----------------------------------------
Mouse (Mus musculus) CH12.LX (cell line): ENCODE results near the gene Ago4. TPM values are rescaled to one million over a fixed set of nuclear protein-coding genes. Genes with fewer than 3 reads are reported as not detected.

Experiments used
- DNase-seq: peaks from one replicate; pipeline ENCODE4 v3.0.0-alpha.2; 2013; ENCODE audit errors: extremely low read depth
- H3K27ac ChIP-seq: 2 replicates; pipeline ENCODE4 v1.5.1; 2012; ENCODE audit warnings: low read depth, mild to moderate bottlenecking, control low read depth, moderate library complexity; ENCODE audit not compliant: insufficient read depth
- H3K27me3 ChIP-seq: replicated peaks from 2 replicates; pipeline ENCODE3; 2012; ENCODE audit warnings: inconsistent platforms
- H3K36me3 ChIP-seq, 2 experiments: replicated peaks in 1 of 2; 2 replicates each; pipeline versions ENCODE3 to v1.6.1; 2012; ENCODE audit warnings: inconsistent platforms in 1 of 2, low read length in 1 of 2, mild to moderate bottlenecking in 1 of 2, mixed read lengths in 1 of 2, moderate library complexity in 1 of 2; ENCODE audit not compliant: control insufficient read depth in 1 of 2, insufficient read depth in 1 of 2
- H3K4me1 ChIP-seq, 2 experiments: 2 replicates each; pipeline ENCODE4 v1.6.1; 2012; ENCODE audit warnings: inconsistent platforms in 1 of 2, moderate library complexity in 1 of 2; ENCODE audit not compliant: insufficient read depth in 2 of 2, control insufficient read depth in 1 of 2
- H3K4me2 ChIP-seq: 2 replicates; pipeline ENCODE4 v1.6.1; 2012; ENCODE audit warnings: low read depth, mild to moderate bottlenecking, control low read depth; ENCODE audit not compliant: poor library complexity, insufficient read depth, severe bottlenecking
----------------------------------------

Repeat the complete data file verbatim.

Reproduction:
Mouse (Mus musculus) CH12.LX (cell line): ENCODE results near the gene Ago4. TPM values are rescaled to one million over a fixed set of nuclear protein-coding genes. Genes with fewer than 3 reads are reported as not detected.

Experiments used
- DNase-seq: peaks from one replicate; pipeline ENCODE4 v3.0.0-alpha.2; 2013; ENCODE audit errors: extremely low read depth
- H3K27ac ChIP-seq: 2 replicates; pipeline ENCODE4 v1.5.1; 2012; ENCODE audit warnings: low read depth, mild to moderate bottlenecking, control low read depth, moderate library complexity; ENCODE audit not compliant: insufficient read depth
- H3K27me3 ChIP-seq: replicated peaks from 2 replicates; pipeline ENCODE3; 2012; ENCODE audit warnings: inconsistent platforms
- H3K36me3 ChIP-seq, 2 experiments: replicated peaks in 1 of 2; 2 replicates each; pipeline versions ENCODE3 to v1.6.1; 2012; ENCODE audit warnings: inconsistent platforms in 1 of 2, low read length in 1 of 2, mild to moderate bottlenecking in 1 of 2, mixed read lengths in 1 of 2, moderate library complexity in 1 of 2; ENCODE audit not compliant: control insufficient read depth in 1 of 2, insufficient read depth in 1 of 2
- H3K4me1 ChIP-seq, 2 experiments: 2 replicates each; pipeline ENCODE4 v1.6.1; 2012; ENCODE audit warnings: inconsistent platforms in 1 of 2, moderate library complexity in 1 of 2; ENCODE audit not compliant: insufficient read depth in 2 of 2, control insufficient read depth in 1 of 2
- H3K4me2 ChIP-seq: 2 replicates; pipeline ENCODE4 v1.6.1; 2012; ENCODE audit warnings: low read depth, mild to moderate bottlenecking, control low read depth; ENCODE audit not compliant: poor library complexity, insufficient read depth, severe bottlenecking